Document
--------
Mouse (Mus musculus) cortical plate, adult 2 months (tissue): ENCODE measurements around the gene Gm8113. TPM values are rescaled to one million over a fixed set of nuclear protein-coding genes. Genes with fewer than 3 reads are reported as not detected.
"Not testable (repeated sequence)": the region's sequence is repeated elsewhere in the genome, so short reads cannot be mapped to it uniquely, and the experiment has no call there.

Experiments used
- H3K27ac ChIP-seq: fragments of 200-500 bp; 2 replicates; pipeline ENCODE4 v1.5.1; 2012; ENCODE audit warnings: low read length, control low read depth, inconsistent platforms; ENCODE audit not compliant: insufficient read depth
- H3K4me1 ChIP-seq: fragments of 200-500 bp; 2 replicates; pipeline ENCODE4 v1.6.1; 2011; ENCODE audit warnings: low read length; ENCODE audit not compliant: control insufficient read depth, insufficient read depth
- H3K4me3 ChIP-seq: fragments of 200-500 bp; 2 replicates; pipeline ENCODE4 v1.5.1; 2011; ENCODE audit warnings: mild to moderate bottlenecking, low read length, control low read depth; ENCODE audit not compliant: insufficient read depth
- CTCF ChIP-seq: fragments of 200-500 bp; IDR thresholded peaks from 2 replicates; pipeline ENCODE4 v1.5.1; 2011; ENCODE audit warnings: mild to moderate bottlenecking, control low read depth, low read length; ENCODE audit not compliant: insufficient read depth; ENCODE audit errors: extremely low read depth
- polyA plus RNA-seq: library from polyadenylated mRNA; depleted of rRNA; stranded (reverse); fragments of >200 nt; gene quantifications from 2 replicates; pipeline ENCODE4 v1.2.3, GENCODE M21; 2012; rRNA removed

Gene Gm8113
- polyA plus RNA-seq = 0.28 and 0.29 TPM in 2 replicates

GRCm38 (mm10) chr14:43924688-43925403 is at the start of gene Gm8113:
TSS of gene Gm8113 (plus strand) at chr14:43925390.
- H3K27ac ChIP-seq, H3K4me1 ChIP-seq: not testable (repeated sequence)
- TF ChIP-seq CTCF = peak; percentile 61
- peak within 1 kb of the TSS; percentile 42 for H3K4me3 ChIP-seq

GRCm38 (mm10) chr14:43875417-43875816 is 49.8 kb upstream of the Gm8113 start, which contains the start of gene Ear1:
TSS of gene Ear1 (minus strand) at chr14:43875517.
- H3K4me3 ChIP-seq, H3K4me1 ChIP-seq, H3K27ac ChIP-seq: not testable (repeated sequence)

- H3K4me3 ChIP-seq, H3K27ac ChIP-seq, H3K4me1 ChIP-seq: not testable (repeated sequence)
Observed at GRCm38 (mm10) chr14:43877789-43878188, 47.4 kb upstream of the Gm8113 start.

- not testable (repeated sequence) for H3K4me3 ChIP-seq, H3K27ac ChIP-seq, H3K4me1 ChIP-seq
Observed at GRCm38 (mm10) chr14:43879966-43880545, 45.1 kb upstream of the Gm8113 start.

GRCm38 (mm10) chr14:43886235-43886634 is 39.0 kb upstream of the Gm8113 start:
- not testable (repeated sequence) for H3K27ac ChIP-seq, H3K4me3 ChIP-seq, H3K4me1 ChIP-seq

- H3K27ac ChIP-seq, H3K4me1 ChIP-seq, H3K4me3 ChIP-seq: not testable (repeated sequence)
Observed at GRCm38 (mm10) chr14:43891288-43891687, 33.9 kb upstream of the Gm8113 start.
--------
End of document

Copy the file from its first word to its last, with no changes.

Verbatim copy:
Mouse (Mus musculus) cortical plate, adult 2 months (tissue): ENCODE measurements around the gene Gm8113. TPM values are rescaled to one million over a fixed set of nuclear protein-coding genes. Genes with fewer than 3 reads are reported as not detected.
"Not testable (repeated sequence)": the region's sequence is repeated elsewhere in the genome, so short reads cannot be mapped to it uniquely, and the experiment has no call there.

Experiments used
- H3K27ac ChIP-seq: fragments of 200-500 bp; 2 replicates; pipeline ENCODE4 v1.5.1; 2012; ENCODE audit warnings: low read length, control low read depth, inconsistent platforms; ENCODE audit not compliant: insufficient read depth
- H3K4me1 ChIP-seq: fragments of 200-500 bp; 2 replicates; pipeline ENCODE4 v1.6.1; 2011; ENCODE audit warnings: low read length; ENCODE audit not compliant: control insufficient read depth, insufficient read depth
- H3K4me3 ChIP-seq: fragments of 200-500 bp; 2 replicates; pipeline ENCODE4 v1.5.1; 2011; ENCODE audit warnings: mild to moderate bottlenecking, low read length, control low read depth; ENCODE audit not compliant: insufficient read depth
- CTCF ChIP-seq: fragments of 200-500 bp; IDR thresholded peaks from 2 replicates; pipeline ENCODE4 v1.5.1; 2011; ENCODE audit warnings: mild to moderate bottlenecking, control low read depth, low read length; ENCODE audit not compliant: insufficient read depth; ENCODE audit errors: extremely low read depth
- polyA plus RNA-seq: library from polyadenylated mRNA; depleted of rRNA; stranded (reverse); fragments of >200 nt; gene quantifications from 2 replicates; pipeline ENCODE4 v1.2.3, GENCODE M21; 2012; rRNA removed

Gene Gm8113
- polyA plus RNA-seq = 0.28 and 0.29 TPM in 2 replicates

GRCm38 (mm10) chr14:43924688-43925403 is at the start of gene Gm8113:
TSS of gene Gm8113 (plus strand) at chr14:43925390.
- H3K27ac ChIP-seq, H3K4me1 ChIP-seq: not testable (repeated sequence)
- TF ChIP-seq CTCF = peak; percentile 61
- peak within 1 kb of the TSS; percentile 42 for H3K4me3 ChIP-seq

GRCm38 (mm10) chr14:43875417-43875816 is 49.8 kb upstream of the Gm8113 start, which contains the start of gene Ear1:
TSS of gene Ear1 (minus strand) at chr14:43875517.
- H3K4me3 ChIP-seq, H3K4me1 ChIP-seq, H3K27ac ChIP-seq: not testable (repeated sequence)

- H3K4me3 ChIP-seq, H3K27ac ChIP-seq, H3K4me1 ChIP-seq: not testable (repeated sequence)
Observed at GRCm38 (mm10) chr14:43877789-43878188, 47.4 kb upstream of the Gm8113 start.

- not testable (repeated sequence) for H3K4me3 ChIP-seq, H3K27ac ChIP-seq, H3K4me1 ChIP-seq
Observed at GRCm38 (mm10) chr14:43879966-43880545, 45.1 kb upstream of the Gm8113 start.

GRCm38 (mm10) chr14:43886235-43886634 is 39.0 kb upstream of the Gm8113 start:
- not testable (repeated sequence) for H3K27ac ChIP-seq, H3K4me3 ChIP-seq, H3K4me1 ChIP-seq

- H3K27ac ChIP-seq, H3K4me1 ChIP-seq, H3K4me3 ChIP-seq: not testable (repeated sequence)
Observed at GRCm38 (mm10) chr14:43891288-43891687, 33.9 kb upstream of the Gm8113 start.